Dr Hanna Bingel-Jones

School of Languages, Literatures & Cultures

School of Languages, Literatures & Cultures


Dr. Hanna Bingel-Jones is a postdoctoral researcher on the Irish Research Council-funded project ‘Speaking the Predicament: Words and Stories for the Anthropocene’, led by Prof. Caitríona Ní Dhúill (PI).The project explores literary engagements with the human-nature relationship, and how literature brings new dimensions to ecological discourses in the larger context of environmental humanities: https://www.ucc.ie/en/sllc/news/congratulations-to-dr-caitriona-ni-dhuill.html 

After studying English and German in Giessen and Sheffield, Hanna Bingel-Jones completed her PhD in American literary studies at Giessen University. Since then she has taught literature and language at the universities of Volgograd (2011-2014) and Leipzig (2014-2016), and from 2016 to 2020 she was a DAAD-lecturer at the UCC German Department. Since 2019 she is in the committee board of the German Studies Association of Ireland GSAI: https://germaninireland.wordpress.com/home/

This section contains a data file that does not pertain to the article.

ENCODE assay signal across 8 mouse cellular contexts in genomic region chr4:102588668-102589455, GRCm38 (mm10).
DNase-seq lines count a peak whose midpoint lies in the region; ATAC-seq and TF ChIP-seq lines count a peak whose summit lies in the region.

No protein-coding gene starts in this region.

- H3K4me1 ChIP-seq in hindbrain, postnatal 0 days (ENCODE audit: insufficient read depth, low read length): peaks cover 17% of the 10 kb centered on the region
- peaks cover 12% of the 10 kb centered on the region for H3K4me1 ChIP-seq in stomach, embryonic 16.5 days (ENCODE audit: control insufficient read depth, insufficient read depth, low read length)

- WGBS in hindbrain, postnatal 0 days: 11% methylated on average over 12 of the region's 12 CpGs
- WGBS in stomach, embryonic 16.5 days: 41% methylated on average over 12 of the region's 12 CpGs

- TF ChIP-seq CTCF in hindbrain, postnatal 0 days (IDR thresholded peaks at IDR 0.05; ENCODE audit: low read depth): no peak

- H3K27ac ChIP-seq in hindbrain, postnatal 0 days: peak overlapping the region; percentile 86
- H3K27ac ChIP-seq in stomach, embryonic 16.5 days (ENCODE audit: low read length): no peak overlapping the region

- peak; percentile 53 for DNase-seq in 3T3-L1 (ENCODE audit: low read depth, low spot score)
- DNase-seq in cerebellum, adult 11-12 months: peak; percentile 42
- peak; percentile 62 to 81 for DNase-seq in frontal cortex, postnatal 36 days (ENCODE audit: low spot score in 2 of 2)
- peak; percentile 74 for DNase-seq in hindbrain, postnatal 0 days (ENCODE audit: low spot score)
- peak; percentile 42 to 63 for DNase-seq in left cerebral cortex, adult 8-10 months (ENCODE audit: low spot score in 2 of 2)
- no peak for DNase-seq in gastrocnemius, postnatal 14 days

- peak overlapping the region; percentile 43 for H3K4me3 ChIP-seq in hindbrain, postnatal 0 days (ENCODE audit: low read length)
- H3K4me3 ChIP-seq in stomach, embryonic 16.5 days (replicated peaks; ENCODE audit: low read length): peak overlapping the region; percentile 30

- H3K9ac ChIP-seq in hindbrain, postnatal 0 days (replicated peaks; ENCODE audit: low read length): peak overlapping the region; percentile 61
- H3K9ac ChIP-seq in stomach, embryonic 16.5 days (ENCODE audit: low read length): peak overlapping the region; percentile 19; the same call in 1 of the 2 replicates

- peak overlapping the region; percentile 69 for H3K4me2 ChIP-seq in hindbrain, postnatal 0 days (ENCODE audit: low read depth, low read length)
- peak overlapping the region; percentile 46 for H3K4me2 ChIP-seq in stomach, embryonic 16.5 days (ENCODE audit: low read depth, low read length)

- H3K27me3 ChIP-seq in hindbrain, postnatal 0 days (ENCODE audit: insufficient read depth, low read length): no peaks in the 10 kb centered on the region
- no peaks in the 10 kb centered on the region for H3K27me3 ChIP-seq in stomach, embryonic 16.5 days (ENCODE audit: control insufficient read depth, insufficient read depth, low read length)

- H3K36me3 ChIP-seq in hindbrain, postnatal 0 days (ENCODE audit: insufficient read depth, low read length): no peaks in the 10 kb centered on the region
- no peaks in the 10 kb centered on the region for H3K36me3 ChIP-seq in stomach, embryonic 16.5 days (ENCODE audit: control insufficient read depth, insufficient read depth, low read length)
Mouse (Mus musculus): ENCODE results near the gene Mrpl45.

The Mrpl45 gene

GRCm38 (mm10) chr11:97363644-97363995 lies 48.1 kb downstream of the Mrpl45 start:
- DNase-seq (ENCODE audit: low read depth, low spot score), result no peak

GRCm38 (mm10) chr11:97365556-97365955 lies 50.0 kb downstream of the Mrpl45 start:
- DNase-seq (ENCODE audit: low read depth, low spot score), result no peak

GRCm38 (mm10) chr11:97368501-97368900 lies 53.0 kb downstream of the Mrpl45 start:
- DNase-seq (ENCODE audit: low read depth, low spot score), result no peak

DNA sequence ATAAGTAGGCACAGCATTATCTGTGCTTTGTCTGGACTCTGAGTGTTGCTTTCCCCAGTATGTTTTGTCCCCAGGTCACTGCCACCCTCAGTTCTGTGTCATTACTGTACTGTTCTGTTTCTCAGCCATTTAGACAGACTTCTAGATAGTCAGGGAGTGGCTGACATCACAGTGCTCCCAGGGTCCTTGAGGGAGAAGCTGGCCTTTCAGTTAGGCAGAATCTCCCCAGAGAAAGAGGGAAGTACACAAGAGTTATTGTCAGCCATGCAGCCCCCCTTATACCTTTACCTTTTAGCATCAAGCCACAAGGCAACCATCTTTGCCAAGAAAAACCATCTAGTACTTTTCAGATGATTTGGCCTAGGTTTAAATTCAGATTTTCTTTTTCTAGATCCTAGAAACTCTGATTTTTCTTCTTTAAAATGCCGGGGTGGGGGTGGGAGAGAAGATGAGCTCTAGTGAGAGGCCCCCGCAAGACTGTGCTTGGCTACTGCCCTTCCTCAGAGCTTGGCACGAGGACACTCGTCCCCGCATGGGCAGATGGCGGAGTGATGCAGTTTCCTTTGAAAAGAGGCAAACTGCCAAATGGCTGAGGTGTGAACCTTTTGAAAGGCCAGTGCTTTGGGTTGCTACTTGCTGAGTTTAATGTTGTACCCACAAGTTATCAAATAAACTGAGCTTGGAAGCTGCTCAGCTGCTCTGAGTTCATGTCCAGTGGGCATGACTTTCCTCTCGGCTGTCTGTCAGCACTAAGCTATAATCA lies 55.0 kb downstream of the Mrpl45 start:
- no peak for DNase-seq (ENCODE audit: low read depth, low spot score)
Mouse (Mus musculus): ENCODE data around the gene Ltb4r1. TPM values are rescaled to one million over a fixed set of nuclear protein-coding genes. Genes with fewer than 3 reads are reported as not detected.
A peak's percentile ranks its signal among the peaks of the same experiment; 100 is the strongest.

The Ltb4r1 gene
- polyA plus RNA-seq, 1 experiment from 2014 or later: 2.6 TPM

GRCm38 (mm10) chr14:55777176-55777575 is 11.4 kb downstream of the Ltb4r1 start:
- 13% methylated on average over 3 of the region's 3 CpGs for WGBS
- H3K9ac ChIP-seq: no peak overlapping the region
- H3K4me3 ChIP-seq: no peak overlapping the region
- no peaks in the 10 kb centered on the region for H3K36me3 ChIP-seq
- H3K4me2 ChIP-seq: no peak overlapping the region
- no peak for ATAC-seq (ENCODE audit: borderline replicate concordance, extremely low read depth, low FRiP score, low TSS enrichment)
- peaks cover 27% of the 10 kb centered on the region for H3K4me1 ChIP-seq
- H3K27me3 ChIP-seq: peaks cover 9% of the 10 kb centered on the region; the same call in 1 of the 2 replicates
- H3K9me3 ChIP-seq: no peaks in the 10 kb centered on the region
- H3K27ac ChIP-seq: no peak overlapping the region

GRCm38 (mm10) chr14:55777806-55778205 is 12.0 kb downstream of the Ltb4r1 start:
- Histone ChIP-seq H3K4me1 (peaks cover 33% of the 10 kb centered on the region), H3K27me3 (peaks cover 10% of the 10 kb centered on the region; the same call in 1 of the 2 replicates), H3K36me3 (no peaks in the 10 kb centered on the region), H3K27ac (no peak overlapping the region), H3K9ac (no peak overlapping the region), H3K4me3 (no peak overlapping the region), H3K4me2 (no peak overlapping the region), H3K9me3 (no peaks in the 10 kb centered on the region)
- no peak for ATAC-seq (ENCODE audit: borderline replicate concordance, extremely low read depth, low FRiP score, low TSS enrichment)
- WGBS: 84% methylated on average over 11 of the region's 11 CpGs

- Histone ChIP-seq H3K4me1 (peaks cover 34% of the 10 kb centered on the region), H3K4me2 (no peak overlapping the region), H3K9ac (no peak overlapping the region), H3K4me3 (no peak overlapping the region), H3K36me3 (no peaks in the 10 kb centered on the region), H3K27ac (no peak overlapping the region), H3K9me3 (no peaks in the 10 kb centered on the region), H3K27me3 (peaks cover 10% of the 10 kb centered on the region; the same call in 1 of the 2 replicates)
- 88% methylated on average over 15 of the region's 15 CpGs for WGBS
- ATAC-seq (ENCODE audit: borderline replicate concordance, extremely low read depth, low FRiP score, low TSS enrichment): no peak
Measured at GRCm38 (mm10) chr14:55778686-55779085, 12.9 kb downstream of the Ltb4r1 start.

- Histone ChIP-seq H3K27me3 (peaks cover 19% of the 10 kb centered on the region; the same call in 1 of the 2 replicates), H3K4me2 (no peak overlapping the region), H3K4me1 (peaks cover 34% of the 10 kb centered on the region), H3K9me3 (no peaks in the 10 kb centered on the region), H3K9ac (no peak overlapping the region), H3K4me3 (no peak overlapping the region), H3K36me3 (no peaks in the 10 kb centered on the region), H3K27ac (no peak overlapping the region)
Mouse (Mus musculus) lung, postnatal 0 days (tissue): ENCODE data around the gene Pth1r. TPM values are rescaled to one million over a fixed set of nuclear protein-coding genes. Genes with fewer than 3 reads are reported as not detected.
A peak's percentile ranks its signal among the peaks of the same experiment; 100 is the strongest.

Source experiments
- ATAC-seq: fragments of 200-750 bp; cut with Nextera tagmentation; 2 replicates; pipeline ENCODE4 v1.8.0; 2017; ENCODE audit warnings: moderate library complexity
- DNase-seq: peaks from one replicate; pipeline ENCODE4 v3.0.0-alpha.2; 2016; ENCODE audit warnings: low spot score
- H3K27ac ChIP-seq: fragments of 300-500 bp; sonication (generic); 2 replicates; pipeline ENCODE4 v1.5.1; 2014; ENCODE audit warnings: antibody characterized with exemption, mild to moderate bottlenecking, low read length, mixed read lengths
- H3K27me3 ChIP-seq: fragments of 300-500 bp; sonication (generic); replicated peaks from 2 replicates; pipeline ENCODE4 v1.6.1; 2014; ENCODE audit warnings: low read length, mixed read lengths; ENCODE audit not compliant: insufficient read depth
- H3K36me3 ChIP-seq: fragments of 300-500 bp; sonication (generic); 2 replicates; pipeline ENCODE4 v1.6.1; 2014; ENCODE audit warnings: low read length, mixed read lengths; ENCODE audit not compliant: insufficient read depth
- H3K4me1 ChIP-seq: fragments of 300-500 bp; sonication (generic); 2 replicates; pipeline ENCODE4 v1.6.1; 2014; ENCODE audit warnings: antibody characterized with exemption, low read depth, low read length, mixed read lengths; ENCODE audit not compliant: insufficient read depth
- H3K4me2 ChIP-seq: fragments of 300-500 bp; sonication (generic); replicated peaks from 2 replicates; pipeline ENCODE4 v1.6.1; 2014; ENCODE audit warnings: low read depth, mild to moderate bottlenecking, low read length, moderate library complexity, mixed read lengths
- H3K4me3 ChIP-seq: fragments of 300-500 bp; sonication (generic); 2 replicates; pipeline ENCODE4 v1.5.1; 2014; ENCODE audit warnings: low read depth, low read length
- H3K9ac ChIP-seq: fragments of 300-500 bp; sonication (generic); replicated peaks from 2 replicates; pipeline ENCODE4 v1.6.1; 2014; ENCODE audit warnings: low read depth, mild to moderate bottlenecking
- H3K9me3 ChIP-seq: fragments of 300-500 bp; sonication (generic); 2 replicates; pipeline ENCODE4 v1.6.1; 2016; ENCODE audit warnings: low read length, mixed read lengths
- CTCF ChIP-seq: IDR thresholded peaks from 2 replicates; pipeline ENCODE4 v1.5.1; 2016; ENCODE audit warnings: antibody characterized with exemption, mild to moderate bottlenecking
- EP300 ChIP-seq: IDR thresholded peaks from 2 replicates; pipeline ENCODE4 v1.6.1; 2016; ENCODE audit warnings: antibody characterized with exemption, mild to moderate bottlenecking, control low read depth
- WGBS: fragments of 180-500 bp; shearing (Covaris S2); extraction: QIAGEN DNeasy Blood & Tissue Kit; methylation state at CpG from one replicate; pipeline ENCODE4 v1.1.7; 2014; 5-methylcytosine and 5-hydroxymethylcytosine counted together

The research examines the nature poetry of Christian Lehnert (*1969) which allows both for a deepened awareness of what has gone lost as well as a re-cultivation of a Platonic ‘wonder’. Lehnert's poems can be described as ecological in the sense that "nature" is shown in them as a dynamic web of relationships in which no part can exist without the other. In his poetry, however, nature is not merely physical but his writing also contemplates the religious significance of even the smallest elements in nature. I am examining how the ecological and the religious are juxtaposed with a specific emphasis on perception and sensation. What role does sensory perception, especially seeing and hearing, play in exposing both the purity of nature and at the same time the human-induced frictions? How is the poet using the traditions of religion to explore spirituality within nature? An important source of inspiration for the poet are texts from medieval mysticism, such as from Jakob Böhme and Angelus Silesius. However, there are also influences by the contemporary phenomenologist Bernhard Waldenfels, who coined the concept of the hyperbolic, which always appears when a phenomenon “shows itself to be something other and more than it is”(Hyperphänomene, 2012). Similar to Waldenfels’ hyper-phenomena, the imagery of animals and plants in Lehnert’s poetry is created in such a way that – to put it in Waldenfels terms - they are always more than they appear to be. I want to examine more closely what exactly is seen in the nature phenomena and to what extent seeing itself is presented performatively. Focussing on the poems’ linguistic complexity and their tendency towards hermetic imagery the research proposes an ecological reading of Lehnert’s apophatic aesthetics within the context of biblical theology, German mysticism, and nature phenomenology, and argues that the language-conscious as well as religious quality of his poetry explores grounds for making valuable ethical appeals to nature in times of ecological precarity. 


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